Participants had the exclusive opportunity to hear advice from MIIS alumni who joined the panel Strengthening and Leveraging the Alumni Network. Olga Melnikova (MATLM 2015) and Eva Gross (MATLM 2010) encouraged students to stay motivated and create strong bonds with their colleagues. I want to point out an interesting idea mentioned by Olga Melnikova who in the context of staying close to the MIIS community mentioned that “MIIS TLM grads all speak the same ‘language’,” which makes it easier for new grads to hit the ground running in the industry.
Exploring New Frontiers
Participants of the Forum had the opportunity to explore new frontiers with a panel on Neural Machine Translation (NMT). The panel included a hands-on presentation from KantanMT. Kantan partners with a number of higher education institutions, including MIIS and University of Texas Arlington through their academic partnership program. In addition to KantanMT being taught by professors in a classroom, students also have access to a comprehensive self-paced learning resource, KantanAcademy. All in all, as Machine Translation gains more weight in our industry, academia is quick to adapt to current trends.
It was interesting to hear a CEO’s perspective on today’s talent requirements. Claudia Mirza (CEO, Akorbi) says, “I don’t hire 100% translators anymore,” they have to have other skills. The forum revealed an interesting picture for the skills that the industry is most often looking for:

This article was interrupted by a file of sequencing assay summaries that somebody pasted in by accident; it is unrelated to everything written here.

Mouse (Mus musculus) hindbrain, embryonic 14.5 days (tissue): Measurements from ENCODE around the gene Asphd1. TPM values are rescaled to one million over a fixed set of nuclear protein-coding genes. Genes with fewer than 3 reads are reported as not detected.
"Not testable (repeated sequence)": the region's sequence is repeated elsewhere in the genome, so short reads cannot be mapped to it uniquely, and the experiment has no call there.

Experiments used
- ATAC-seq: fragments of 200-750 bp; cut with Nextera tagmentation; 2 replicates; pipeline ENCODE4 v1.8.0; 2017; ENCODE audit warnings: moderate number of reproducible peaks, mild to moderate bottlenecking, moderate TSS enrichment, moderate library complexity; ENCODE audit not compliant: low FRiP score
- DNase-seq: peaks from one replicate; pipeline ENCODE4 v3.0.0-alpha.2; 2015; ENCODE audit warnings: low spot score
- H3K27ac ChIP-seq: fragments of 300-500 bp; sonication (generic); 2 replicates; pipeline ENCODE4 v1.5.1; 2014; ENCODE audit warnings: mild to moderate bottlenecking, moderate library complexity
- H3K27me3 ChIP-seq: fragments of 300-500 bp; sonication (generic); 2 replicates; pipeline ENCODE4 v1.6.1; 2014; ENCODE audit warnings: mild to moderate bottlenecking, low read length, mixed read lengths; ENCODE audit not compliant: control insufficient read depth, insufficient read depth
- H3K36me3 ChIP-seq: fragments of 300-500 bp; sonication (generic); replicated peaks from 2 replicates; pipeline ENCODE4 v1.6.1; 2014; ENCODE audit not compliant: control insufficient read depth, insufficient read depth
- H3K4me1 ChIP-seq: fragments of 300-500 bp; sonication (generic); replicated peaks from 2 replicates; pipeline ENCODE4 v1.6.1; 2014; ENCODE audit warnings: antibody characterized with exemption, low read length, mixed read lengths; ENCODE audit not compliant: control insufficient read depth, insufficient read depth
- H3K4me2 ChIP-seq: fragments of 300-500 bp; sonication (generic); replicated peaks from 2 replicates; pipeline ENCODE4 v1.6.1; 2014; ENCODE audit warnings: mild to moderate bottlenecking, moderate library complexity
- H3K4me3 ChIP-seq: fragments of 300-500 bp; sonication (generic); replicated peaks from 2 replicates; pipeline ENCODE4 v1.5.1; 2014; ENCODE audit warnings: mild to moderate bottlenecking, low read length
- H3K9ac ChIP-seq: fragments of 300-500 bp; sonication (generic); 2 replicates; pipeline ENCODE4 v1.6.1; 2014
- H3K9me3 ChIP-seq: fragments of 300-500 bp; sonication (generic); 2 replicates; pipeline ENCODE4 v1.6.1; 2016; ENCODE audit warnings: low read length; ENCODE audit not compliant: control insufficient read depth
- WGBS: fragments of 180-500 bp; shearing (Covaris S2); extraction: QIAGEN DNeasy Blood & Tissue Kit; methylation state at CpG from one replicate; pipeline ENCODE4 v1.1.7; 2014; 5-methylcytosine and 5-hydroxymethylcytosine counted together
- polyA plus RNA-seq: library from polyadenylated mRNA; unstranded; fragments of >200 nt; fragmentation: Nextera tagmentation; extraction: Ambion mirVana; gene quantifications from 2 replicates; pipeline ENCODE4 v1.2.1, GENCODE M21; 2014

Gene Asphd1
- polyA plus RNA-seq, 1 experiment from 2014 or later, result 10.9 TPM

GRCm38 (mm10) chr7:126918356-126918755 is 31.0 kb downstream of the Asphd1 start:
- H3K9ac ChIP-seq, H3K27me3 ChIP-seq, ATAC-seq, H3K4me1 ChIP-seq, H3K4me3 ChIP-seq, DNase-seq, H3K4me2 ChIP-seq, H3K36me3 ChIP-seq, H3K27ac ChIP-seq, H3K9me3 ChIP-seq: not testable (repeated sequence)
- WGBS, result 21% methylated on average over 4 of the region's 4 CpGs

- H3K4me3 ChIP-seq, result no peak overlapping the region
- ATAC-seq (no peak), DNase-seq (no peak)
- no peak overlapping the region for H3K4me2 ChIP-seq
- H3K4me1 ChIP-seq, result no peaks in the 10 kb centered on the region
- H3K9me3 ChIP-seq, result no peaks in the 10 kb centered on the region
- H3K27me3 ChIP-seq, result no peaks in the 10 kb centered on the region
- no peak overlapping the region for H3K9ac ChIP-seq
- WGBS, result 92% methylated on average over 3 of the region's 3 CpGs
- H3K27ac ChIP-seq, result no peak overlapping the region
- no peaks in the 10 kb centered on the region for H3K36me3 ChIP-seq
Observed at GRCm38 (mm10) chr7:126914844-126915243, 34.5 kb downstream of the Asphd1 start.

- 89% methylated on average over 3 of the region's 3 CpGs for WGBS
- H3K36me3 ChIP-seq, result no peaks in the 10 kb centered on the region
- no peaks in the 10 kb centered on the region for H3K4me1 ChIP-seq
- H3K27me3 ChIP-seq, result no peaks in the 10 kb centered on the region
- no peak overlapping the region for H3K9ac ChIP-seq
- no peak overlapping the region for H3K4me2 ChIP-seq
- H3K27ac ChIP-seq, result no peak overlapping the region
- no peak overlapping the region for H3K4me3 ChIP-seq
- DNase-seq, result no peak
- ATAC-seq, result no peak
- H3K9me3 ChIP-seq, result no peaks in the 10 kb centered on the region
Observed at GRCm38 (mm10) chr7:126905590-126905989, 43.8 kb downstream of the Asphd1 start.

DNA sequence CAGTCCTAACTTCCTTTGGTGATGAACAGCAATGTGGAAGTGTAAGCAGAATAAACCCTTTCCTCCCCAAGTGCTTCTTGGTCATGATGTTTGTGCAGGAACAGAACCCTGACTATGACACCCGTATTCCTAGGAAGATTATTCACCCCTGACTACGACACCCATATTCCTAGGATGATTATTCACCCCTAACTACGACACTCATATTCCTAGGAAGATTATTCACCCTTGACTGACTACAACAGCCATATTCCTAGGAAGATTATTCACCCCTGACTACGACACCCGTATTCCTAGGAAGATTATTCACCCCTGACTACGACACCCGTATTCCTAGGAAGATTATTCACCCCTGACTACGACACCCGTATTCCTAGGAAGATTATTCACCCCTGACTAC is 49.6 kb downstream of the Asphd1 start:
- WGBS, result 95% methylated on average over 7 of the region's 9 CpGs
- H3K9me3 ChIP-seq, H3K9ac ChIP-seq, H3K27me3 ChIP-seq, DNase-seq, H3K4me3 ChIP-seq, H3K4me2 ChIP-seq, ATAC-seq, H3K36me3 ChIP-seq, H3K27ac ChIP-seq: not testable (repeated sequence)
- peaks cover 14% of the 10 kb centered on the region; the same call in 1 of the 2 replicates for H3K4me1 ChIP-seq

- Ability to gather and analyze data
- Knowledge in machine learning
- Ability to manage relationships with stakeholder
- Working in remote settings and managing remote teams
To learn these skills we often need to go outside of our comfort zone, as was clearly demonstrated by Tetyana Struk (Linguistic Center and Iryna Drobit (Lviv State University of Life Safety) in their joint presentation titled From Zero to Infinity: Leave-Your-Comfort-Zone Approach. Tetyana and Iryna talked about their experience integrating project-based work in the classroom and encouraging students to go outside of their comfort zone by working in roles they aren’t accustomed to. The results were fascinating: some students loved the new roles, others realized that it was not for them. In either case, exploring new roles was a beneficial experience for both the instructors and the students.
As mentioned by Pete Smith in his closing remarks, I really do believe that “the common thread in all of these discussions is growth and learning.” From technical knowledge to soft skills, the Monterey forum brought together a truly passionate and knowledgeable group of professionals. If you missed this year’s Monterey forum, look out for the next one in two years. I want to leave you with one final thought expressed by Adam Wooten in response to my question “Where do you see your students in 5 years?” — “I hope that you will all find your passion and that it takes you in different directions, so far that it will be hard to gather you all in one place.”